Another form of alleged abuse that has been lurking amongst nursing homes and elder care facilities is mandatory pre-suit arbitration clauses hidden in nursing home admission paperwork. The so-called “arbitration agreement” is a common practice of nursing homes in an attempt to escape accountability. Families of incoming residents are asked to sign waivers that hold any and all disputes over elder care neglect or a nursing home injury are to be decided by arbitration, and not the courts. Lately, the courts have been ruling that such agreements are unconscionable, in that they tend to be one-sided and violate public policy. When you waive your right to a jury trial, do you really understand what you’re giving up? And if you don’t fully understand or comprehend what you’re agreeing to, how much weight can be put on the agreement in the first place?
In Hendricks v. Manor Care, Berks County Court of Common Pleas Judge Jeffrey Sprecher found that some of the provisions in the arbitration agreement at issue in the case were “misleading,” while others were “overreaching.” “There is no evidence that this plaintiff realized what she was giving up by waiving a jury trial or even a court proceeding,” Judge Sprecher said, in his opinion released October 3. “This plaintiff is not an attorney or a businessperson experienced in the law. This court cannot conclude that plaintiff understood her rights. Therefore, this court concluded that plaintiff lacked informed consent when she agreed to waive the resolution of all future disputes in a court of law in favor of private arbitration.”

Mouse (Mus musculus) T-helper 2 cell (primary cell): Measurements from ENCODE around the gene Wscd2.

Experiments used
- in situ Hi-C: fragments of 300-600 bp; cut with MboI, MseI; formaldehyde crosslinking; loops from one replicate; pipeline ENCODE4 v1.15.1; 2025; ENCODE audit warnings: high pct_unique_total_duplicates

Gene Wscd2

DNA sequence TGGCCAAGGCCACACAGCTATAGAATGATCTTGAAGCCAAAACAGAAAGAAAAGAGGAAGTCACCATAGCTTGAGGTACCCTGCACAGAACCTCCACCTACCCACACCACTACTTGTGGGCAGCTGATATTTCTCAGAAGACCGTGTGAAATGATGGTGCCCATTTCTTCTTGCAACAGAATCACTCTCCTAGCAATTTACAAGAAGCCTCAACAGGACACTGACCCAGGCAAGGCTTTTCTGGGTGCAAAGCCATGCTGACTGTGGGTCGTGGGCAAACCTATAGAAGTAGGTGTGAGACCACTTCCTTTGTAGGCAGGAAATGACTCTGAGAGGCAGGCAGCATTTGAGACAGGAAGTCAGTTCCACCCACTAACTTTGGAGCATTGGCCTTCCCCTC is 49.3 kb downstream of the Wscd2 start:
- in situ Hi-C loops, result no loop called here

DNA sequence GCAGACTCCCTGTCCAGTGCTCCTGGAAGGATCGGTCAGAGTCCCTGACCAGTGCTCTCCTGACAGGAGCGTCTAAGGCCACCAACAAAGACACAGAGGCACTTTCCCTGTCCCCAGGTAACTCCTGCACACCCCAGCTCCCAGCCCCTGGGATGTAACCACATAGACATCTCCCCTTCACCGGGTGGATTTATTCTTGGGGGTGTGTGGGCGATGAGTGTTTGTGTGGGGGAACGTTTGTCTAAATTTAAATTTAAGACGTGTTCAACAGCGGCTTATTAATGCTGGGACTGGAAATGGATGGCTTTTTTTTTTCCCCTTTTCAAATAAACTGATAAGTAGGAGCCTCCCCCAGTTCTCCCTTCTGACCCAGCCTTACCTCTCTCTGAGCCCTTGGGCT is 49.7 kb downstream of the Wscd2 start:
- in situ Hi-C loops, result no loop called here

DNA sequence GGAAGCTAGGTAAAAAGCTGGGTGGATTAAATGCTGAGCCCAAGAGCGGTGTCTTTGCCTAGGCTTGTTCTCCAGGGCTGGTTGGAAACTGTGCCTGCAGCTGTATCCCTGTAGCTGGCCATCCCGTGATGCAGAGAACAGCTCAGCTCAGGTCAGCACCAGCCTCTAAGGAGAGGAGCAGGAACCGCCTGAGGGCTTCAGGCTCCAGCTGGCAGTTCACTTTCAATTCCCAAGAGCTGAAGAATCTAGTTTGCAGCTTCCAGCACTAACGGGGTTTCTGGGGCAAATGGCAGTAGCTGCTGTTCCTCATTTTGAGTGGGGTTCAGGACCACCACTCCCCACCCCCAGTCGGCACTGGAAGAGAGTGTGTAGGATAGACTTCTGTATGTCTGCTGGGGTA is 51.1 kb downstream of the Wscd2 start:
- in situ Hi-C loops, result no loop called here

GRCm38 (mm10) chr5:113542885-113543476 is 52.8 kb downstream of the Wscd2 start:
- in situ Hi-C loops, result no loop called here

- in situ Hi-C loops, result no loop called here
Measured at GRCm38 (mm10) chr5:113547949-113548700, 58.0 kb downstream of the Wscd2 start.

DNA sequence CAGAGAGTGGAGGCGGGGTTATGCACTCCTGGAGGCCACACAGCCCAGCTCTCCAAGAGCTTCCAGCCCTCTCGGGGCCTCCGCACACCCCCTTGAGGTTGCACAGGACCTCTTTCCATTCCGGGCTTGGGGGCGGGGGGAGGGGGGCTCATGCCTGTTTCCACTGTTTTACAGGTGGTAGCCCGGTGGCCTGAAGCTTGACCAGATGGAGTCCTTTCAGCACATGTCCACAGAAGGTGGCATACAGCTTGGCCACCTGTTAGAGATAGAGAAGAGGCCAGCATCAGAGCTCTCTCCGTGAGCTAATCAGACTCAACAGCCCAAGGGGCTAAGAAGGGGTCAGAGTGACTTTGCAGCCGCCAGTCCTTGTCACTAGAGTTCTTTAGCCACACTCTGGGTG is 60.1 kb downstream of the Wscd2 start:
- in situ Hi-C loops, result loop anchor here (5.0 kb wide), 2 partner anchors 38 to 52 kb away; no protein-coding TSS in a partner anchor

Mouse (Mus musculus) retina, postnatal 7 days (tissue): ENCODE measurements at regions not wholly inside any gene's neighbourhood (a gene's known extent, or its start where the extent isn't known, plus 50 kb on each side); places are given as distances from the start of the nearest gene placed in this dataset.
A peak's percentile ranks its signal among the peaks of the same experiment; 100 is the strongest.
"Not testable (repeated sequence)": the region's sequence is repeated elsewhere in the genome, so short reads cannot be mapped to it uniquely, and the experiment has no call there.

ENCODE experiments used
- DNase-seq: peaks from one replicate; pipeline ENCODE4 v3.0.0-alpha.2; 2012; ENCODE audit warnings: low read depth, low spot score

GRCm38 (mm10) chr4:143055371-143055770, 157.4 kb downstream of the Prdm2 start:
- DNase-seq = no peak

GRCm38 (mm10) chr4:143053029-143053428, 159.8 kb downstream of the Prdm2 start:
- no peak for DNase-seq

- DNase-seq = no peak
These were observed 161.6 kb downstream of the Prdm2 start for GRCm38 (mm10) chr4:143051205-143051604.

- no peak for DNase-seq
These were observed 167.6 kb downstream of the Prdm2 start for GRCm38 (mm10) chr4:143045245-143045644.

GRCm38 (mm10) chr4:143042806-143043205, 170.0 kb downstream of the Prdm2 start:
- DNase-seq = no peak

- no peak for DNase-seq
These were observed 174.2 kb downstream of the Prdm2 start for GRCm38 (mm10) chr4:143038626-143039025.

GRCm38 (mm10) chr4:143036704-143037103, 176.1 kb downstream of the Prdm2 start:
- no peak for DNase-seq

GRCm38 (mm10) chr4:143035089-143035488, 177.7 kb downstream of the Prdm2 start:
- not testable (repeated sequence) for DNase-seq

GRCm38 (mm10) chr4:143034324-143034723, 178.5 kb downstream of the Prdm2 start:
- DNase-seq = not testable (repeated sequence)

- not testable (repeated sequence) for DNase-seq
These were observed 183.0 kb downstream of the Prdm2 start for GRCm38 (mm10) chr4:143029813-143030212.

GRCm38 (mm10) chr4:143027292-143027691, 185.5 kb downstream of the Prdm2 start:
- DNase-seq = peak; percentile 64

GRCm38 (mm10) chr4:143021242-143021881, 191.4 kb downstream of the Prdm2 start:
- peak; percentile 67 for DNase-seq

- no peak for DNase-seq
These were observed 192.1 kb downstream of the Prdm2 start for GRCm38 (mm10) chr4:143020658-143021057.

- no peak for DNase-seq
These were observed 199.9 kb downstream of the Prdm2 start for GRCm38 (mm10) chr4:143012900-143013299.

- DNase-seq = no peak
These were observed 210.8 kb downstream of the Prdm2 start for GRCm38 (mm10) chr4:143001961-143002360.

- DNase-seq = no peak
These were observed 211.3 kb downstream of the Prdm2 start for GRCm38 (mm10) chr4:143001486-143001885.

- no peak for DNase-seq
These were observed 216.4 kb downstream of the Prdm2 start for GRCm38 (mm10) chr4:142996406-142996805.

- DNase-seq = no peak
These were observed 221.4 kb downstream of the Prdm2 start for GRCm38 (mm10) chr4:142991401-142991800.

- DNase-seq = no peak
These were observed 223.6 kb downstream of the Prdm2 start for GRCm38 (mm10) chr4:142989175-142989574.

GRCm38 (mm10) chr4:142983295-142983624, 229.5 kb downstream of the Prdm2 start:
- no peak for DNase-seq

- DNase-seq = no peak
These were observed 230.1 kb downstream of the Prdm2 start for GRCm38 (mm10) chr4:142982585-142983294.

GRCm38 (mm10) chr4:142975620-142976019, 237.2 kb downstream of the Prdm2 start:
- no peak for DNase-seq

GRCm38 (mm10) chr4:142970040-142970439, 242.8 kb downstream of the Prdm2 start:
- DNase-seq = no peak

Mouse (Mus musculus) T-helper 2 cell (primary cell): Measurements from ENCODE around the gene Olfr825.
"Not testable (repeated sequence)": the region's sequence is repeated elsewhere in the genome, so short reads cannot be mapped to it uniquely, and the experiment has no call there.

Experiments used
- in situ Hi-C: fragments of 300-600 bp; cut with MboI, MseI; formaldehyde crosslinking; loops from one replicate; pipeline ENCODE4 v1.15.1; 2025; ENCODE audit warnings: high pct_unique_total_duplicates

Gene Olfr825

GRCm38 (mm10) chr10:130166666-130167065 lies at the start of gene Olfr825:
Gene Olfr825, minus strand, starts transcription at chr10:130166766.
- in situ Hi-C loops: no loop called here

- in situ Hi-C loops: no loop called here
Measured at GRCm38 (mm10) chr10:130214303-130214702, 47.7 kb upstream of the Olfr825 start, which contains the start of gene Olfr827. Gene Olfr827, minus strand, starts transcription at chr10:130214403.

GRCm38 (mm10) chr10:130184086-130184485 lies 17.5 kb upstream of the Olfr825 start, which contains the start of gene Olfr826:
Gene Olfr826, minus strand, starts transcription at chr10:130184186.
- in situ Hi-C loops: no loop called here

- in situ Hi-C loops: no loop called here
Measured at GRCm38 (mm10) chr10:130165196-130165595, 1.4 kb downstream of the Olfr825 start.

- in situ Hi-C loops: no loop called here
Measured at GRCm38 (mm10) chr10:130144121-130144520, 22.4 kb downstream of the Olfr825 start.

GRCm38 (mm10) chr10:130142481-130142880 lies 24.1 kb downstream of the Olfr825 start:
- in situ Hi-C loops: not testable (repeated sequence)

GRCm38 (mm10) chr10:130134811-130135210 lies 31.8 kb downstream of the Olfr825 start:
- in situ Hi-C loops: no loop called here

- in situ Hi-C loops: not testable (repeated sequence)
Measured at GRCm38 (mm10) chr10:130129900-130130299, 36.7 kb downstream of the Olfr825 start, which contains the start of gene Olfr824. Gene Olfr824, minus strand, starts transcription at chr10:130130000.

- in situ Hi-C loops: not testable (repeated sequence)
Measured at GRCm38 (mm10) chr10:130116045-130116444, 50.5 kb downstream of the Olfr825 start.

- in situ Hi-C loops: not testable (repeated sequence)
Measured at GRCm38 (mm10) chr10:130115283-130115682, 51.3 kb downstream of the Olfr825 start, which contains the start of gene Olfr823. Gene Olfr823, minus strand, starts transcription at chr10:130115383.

“Arbitration may be fine for monetary issues in business transactions, but injuries caused intentionally or negligently in tort should not be the subject of routine arbitration unless both parties fully and completely negotiated and agreed to the final terms,” Sprecher wrote. “Unlike contracts where the issues are relatively clear and a breach can be easily identified, negligence issues are not so obvious.”
Sprecher also noted that Hendricks was asked to sign the arbitration agreement at an emotionally trying time and did not fully understand what she was agreeing to. There was no provision for negotiation in the agreement, which had to be signed as is. Judge Sprecher held that the agreement was “procedurally unconscionable.”
In November 2011, a five-member majority of the Florida Supreme Court rejected key aspects of an arbitration agreement signed by the family of a resident with Manor Care Florida Inc. The lawsuit, Gessa vs. Manor Care of Florida Inc., involved the same elder care company that was involved in the Pennsylvania case.
Yet another case in New Mexico also found for the plaintiff. The son of a resident who died just a few months after admission filed a wrongful death lawsuit on behalf of his deceased parent. The defendant immediately moved to compel arbitration. The trial court in Figueroa v. THI of New Mexico at Casa Arena Blanca LLC,denied the motion on grounds that the agreement was one-sided and unconscionable, citing the Supreme Court’s decision in Cordova v. World Finance Corporation of New Mexico, 2009-NMSC-021, 146 N.M. 256, 208 P.3d 901, which held that arbitration agreements that are unfairly and unreasonably one-sided in the drafter’s favor are unconscionable under state law.